Wednesday, 25 September 2013
A Brief History of Early Dentistry
The Wikipedia entry on dentistry defines the subject as “the branch of medicine that is involved in the study, diagnosis, prevention, and treatment of diseases, disorders and conditions of the oral cavity, the maxillofacial area and the adjacent and associated structures, and their impact on the human body.” It seems a long-winded definition, but it covers all the bases – dentistry involves not only teeth but also gums and the whole oral cavity region.
With this definition in place it is possible to look back through historical records to discover the history of early dentistry. The earliest recorded evidence of dental work is found in the Indus Valley Civilization (7000 BC). They treated tooth problems with a basic tool called a bow drill that was also used to start fires and drill holes in hard stones. It is not surprising that some of the earliest records of human civilization contain details about treating teeth; after all, toothache is painful and persistent if not treated. More surprising is that reconstructions of these early dental procedures show they were effective.
A Sumerian text dated at 5000 BC mentions ‘tooth worms’ as the cause of dental caries or dental cavity. The belief that worms destroyed teeth persisted until the Fourteenth Century.
In Slovenia, a manuscript dating to 4500 BC details the earliest cavity filling using beeswax.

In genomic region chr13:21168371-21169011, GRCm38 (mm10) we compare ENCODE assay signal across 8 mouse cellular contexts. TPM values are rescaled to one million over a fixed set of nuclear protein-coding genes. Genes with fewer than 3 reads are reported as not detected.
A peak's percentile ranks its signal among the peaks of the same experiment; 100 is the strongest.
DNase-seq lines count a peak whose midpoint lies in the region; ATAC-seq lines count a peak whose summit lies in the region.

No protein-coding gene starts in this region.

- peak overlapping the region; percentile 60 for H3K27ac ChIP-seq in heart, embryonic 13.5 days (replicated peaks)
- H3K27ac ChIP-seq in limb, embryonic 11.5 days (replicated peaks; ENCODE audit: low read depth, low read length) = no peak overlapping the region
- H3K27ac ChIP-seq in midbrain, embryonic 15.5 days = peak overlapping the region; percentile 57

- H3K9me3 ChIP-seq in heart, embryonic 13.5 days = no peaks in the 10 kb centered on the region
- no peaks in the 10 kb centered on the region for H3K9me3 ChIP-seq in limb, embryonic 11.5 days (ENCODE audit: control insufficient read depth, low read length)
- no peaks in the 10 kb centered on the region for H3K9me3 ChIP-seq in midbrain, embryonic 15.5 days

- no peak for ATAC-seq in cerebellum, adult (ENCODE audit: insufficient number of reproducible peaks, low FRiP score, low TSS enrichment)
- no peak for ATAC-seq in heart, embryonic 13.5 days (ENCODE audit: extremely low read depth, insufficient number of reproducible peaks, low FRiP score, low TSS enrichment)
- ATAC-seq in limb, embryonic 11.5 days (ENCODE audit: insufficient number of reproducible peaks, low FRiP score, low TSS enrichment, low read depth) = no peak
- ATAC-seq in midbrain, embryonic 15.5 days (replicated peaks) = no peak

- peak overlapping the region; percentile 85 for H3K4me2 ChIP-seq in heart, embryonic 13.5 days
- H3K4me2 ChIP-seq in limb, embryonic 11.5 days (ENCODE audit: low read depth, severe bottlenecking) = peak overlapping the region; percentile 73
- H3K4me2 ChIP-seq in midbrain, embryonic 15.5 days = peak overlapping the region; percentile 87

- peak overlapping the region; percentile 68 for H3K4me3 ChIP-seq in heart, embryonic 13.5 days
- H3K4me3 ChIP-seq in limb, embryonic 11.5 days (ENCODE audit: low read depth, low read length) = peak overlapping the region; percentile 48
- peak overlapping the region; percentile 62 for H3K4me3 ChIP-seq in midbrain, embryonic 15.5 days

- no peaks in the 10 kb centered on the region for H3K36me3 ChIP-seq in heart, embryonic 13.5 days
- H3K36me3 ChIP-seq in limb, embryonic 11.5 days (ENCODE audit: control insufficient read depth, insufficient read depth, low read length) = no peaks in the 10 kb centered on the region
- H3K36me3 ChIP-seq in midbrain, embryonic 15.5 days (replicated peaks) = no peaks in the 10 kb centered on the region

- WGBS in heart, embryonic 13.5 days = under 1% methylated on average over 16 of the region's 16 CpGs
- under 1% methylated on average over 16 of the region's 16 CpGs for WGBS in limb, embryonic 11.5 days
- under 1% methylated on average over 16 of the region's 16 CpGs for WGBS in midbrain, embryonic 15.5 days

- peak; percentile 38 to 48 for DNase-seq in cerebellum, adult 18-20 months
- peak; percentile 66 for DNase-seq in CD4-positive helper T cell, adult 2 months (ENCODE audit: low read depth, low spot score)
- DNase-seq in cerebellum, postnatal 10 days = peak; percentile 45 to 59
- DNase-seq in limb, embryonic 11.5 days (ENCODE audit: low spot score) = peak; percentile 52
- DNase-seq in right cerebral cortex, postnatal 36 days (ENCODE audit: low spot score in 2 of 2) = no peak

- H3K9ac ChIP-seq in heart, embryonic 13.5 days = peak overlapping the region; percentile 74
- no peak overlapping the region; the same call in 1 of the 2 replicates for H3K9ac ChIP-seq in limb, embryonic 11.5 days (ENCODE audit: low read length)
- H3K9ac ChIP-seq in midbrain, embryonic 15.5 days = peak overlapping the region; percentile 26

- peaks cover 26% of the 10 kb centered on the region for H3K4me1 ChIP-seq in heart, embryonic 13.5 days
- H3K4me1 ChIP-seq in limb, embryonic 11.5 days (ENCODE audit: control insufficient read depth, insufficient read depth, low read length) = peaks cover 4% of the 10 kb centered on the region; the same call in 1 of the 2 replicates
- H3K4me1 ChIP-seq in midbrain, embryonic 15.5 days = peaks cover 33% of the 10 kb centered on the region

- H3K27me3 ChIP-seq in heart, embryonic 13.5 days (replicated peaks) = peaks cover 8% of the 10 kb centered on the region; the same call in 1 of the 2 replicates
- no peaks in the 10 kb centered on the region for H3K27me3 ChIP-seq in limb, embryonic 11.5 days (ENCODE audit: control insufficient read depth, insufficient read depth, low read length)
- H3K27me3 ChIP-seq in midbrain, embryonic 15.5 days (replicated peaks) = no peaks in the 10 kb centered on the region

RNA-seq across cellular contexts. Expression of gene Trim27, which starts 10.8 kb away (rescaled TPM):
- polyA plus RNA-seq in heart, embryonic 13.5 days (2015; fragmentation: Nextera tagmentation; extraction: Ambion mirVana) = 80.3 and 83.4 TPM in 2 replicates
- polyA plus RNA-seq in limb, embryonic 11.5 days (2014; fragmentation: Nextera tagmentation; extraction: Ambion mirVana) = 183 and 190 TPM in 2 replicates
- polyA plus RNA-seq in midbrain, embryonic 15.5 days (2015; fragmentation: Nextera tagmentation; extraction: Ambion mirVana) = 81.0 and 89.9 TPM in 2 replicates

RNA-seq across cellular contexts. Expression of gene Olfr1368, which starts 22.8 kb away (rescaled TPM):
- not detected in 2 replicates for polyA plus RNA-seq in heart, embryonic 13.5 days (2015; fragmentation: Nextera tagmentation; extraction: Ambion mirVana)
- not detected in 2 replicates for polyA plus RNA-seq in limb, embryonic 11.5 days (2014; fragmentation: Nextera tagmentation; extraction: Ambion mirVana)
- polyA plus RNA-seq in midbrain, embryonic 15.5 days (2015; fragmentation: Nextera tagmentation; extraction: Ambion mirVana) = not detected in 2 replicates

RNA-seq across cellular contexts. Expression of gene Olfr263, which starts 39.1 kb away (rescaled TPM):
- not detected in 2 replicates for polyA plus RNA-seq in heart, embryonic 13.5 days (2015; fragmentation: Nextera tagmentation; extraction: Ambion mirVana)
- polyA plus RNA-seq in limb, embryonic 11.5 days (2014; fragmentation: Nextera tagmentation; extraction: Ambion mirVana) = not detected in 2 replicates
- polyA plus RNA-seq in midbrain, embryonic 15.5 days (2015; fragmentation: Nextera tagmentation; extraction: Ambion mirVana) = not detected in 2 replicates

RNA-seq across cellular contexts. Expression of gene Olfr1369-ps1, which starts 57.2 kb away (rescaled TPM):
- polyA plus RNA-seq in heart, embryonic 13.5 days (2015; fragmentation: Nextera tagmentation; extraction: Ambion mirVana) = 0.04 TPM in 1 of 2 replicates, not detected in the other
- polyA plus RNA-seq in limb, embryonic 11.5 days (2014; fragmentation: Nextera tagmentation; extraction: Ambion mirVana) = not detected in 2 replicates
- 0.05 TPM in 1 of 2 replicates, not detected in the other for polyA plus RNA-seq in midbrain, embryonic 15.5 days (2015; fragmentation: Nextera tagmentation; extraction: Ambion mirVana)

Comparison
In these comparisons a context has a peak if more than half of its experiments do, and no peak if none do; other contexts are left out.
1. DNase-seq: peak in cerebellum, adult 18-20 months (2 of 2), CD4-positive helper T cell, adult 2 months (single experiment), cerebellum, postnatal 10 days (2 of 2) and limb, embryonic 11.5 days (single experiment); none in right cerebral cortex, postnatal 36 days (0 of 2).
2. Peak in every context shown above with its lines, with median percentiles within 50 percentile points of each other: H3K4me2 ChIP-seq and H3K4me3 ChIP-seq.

Records have come to light showing during the Pharaonic period (3200 BC to 30 BC) dental prosthetics and surgery was performed These procedures were also attempted by the Greeks and the Romans.
The ancient Greeks were marvelous scientists: Aristotle and Hippocrates write about tooth decay and gum disease. It is the Etruscans in 700 BC who are credited with making the first bridges.
In the Far East there is a manuscript dating to the Tang Dynasty credited to Su Kung (659 AD) describing dental amalgams. An amalgam is a mixture of mercury and other metals to fill in a dental cavity.
During the Middle Ages dentistry was often carried out by barbers, especially tooth extraction. In 1530 the first book dedicated to dentistry was circulated – ‘Artzney Buchelin’.
It was between 1650 and 1800 that modern dentistry can be said to have developed although all the above precedents no doubt had an impact on subsequent breakthroughs and misconceptions.
Pierre Fauchard in the 17th Century is credited as being “the father of modern dentistry’. He developed techniques for dealing with dental caries; he introduced fillings; and also dental prosthesis.
Since Fauchard, dentistry quickly became recognized as a distinct form of medicine requiring specialist training. It is from this beginning that we can trace the development of European and American dentistry. However, that is not to say that at the dawn of human civilization they hadn’t already found methods of treating dental problems. Such is the ingenuity of mankind and his relentless desire to master the natural world through science.